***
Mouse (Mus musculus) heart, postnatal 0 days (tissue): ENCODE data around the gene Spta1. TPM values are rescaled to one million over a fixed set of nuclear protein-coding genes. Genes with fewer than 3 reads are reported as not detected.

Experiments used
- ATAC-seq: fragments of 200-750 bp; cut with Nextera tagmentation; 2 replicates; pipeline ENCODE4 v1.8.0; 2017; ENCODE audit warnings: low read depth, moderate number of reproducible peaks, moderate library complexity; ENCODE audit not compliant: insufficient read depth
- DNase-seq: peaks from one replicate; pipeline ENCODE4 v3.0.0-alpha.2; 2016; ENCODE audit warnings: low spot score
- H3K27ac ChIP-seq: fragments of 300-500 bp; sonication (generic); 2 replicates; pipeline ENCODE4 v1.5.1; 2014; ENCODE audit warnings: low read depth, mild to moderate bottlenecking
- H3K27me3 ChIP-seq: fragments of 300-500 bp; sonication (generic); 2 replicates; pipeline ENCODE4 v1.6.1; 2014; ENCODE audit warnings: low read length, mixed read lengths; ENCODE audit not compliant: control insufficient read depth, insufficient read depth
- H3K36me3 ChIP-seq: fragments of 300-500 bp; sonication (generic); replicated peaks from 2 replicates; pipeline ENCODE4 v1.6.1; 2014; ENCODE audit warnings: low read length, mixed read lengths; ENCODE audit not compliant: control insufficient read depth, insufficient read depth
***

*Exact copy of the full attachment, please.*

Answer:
Mouse (Mus musculus) heart, postnatal 0 days (tissue): ENCODE data around the gene Spta1. TPM values are rescaled to one million over a fixed set of nuclear protein-coding genes. Genes with fewer than 3 reads are reported as not detected.

Experiments used
- ATAC-seq: fragments of 200-750 bp; cut with Nextera tagmentation; 2 replicates; pipeline ENCODE4 v1.8.0; 2017; ENCODE audit warnings: low read depth, moderate number of reproducible peaks, moderate library complexity; ENCODE audit not compliant: insufficient read depth
- DNase-seq: peaks from one replicate; pipeline ENCODE4 v3.0.0-alpha.2; 2016; ENCODE audit warnings: low spot score
- H3K27ac ChIP-seq: fragments of 300-500 bp; sonication (generic); 2 replicates; pipeline ENCODE4 v1.5.1; 2014; ENCODE audit warnings: low read depth, mild to moderate bottlenecking
- H3K27me3 ChIP-seq: fragments of 300-500 bp; sonication (generic); 2 replicates; pipeline ENCODE4 v1.6.1; 2014; ENCODE audit warnings: low read length, mixed read lengths; ENCODE audit not compliant: control insufficient read depth, insufficient read depth
- H3K36me3 ChIP-seq: fragments of 300-500 bp; sonication (generic); replicated peaks from 2 replicates; pipeline ENCODE4 v1.6.1; 2014; ENCODE audit warnings: low read length, mixed read lengths; ENCODE audit not compliant: control insufficient read depth, insufficient read depth